This continued for ten years. in 2009, at another workshop on cohousing for chief executives of UK housing associations, Maria met the then chief executive of Hanover Housing Association, Bruce Moore. Luckily, he had a personal interest in cohousing and saw the benefits of it, and so he agreed to find a location for the group. In a matter of months, a site was purchased. Hanover remained in partnership with OWCH until completion, and forward funded the development.

Negotiation planning permission and ideas of what cohousing is like

Finding a site and development partner for a cohousing project requires hard work and good fortune. But it’s only half of the battle. Before construction, planning permission must be granted. Knowing the relevant planning team for the local authority can help with this. As does connecting to other departments and actors that understand the benefits of cohousing. Up until the submission of plans, OWCH found working with local authorities difficult. They felt they gave out incomprehension [regarding cohousing] and ageism – in that sense a paternalistic and rather negative approach to old people.”

Initially, the Local Authority thought that welcoming a group of older women might appear to increase strain on its social care budget. At first, They understood the proposal for the co-op to be akin to sheltered housing - i.e., planned for top-down care for senior and vulnerable people, who are not involved in the management of their community. However, Maria was able to persuade them otherwise. She met with the Local Authority’s Director of Adult Social Care and successfully clarified how cohousing differed from sheltered housing. Following receipt of a letter for the Director of Adult Social Care which reiterated this, the planning committee approved the plans for New Ground in 2013. Three years after the site was purchased, construction could finally begin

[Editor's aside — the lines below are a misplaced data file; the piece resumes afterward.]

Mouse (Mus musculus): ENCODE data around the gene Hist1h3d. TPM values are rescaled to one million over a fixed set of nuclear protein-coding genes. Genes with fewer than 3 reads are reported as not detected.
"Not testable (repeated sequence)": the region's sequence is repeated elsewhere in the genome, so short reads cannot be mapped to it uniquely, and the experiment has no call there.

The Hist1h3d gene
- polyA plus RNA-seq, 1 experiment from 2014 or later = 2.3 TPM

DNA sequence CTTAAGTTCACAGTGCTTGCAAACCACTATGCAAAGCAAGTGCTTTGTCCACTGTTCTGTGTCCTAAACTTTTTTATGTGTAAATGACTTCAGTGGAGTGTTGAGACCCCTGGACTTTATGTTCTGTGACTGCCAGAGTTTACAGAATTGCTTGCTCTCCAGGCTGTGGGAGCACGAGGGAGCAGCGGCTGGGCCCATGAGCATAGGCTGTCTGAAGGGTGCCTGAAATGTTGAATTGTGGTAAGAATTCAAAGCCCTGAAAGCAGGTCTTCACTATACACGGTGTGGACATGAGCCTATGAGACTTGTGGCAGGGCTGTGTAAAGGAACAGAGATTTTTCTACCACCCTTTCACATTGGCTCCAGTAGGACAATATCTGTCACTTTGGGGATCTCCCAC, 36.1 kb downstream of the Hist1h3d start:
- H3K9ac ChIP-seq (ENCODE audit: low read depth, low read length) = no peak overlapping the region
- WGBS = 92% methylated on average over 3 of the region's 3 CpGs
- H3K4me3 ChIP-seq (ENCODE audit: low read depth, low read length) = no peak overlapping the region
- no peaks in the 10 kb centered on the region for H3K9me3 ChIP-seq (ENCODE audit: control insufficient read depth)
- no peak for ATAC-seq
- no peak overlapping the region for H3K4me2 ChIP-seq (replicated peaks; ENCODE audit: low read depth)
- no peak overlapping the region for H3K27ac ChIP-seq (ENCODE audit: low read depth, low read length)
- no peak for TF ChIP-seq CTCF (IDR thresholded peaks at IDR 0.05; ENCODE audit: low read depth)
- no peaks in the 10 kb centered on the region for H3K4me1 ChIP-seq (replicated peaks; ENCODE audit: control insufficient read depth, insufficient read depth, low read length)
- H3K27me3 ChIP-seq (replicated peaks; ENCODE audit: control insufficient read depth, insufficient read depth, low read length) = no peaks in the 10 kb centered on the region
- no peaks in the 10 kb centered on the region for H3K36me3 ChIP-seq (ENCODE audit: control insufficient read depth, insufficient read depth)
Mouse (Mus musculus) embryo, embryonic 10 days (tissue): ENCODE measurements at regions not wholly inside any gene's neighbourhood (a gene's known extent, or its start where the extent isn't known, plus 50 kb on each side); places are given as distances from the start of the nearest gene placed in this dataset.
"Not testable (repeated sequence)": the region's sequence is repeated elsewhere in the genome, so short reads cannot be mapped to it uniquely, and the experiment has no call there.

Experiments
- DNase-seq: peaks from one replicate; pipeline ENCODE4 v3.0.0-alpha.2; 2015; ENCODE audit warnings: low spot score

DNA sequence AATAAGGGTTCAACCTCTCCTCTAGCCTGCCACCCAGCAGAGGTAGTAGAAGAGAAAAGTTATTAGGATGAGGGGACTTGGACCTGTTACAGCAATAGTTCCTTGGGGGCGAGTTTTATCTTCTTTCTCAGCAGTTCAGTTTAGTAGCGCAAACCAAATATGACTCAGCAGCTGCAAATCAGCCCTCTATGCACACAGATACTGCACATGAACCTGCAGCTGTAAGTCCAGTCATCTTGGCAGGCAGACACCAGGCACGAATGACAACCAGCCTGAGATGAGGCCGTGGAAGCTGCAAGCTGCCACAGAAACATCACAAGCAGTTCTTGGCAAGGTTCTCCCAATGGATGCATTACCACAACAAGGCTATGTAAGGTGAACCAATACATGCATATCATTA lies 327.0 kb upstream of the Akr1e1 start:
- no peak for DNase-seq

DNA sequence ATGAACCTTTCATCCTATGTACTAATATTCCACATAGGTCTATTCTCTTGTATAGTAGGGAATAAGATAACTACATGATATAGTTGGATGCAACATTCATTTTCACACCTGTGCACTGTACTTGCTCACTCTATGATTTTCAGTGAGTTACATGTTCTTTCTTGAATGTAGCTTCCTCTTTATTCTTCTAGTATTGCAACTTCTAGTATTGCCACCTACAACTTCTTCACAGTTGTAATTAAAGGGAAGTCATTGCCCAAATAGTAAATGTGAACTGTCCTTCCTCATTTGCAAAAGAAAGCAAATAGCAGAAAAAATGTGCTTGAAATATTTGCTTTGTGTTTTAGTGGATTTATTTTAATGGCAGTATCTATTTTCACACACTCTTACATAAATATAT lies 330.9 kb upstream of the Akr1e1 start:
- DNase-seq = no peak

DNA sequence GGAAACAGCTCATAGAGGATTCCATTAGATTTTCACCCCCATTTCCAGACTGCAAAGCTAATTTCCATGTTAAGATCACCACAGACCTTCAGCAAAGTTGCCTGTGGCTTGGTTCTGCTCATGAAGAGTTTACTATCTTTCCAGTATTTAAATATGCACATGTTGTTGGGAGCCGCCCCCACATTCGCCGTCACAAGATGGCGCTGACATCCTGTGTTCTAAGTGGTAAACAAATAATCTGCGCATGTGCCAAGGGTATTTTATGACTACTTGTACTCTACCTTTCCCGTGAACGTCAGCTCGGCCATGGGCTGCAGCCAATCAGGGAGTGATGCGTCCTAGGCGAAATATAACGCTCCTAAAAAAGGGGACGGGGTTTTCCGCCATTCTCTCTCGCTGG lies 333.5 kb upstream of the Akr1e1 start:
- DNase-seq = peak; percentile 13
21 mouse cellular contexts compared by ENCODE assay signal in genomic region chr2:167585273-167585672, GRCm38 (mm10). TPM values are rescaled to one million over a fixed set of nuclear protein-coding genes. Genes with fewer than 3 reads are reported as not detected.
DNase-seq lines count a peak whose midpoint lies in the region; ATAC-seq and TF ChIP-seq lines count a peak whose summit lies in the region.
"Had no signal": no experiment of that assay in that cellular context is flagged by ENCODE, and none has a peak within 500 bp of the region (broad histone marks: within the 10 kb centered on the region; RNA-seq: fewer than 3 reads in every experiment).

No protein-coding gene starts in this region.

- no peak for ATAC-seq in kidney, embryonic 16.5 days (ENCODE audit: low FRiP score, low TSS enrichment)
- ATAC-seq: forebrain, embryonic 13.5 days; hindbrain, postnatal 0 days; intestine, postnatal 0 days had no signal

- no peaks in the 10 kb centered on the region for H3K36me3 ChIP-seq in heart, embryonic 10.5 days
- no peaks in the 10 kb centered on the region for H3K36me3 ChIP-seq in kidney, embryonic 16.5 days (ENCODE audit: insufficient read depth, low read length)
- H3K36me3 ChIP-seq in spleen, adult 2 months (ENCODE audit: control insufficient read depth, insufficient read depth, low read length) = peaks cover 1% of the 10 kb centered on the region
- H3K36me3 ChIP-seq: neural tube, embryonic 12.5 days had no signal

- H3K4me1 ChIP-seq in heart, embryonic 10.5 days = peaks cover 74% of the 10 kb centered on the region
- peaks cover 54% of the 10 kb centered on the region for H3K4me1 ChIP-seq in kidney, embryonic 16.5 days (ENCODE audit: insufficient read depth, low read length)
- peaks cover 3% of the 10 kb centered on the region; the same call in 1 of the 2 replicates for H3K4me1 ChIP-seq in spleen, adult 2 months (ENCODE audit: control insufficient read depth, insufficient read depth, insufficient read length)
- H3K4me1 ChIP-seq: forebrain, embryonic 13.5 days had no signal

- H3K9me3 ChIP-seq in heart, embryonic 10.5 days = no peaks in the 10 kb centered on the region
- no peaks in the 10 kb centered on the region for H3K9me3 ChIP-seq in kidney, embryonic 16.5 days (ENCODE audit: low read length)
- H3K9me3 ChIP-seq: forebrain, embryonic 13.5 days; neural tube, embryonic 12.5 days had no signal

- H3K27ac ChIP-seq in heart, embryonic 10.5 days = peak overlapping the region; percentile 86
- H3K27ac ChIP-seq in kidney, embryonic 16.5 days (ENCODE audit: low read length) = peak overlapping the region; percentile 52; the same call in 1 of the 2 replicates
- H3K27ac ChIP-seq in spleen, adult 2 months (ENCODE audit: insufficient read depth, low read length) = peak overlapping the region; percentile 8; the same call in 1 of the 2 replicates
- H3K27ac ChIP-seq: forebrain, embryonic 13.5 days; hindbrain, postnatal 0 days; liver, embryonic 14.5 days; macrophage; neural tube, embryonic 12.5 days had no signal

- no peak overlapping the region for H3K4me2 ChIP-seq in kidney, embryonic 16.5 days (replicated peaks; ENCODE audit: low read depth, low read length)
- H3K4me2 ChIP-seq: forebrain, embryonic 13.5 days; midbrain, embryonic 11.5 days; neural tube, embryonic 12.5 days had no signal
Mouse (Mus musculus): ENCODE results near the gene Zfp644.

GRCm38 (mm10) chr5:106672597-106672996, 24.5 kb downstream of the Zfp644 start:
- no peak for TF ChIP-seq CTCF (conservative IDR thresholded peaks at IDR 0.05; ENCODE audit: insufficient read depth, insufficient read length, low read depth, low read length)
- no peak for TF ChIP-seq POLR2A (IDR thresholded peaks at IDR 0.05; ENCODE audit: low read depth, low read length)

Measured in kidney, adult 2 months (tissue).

Women waving from one of the OWCH homes

Group photo of New Ground members taken outside on grass

Lawn art for Haringey Learning Partnership (HLP)

What does success look like: finding allies and making friends

This project could not have been realised without allies – those who value and understand the benefits of cohousing. These connections relied on Maria’s consistent support throughout. Now, there are several cohousing hubs across the UK that advise and support prospective cohousing groups.

Projects like this are not successful overnight. Between the London’s Older Feminists decision for cohousing and their move into their new homes, this took 20 years. Many others would have lost faith, but to keep members interested, the group spent as long working on themselves and their relationships as they did on the project. Each meeting involved team building activities such as games and food sharing and they also had parties, trips away, and social meetups which help to boost morale and kept the project going. The strong relationships these women nurtured ensured they would thrive when living as a group. Since she moved into the development, one resident felt like she “been reborn” and that “[whilst] it’s late in life, it’s almost the best time of my life”[2].

New Ground has ultimately become what any co-op hopes to achieve: a community in which people can live a happy and fulfilling life.

Do you want to stay up-to-date with the latest news of New Ground? Visit their website here or follow them on Facebook.

Thank you to Maria Brenton for her time and cooperation. And a big thank you from PAL to Hal Mellon too.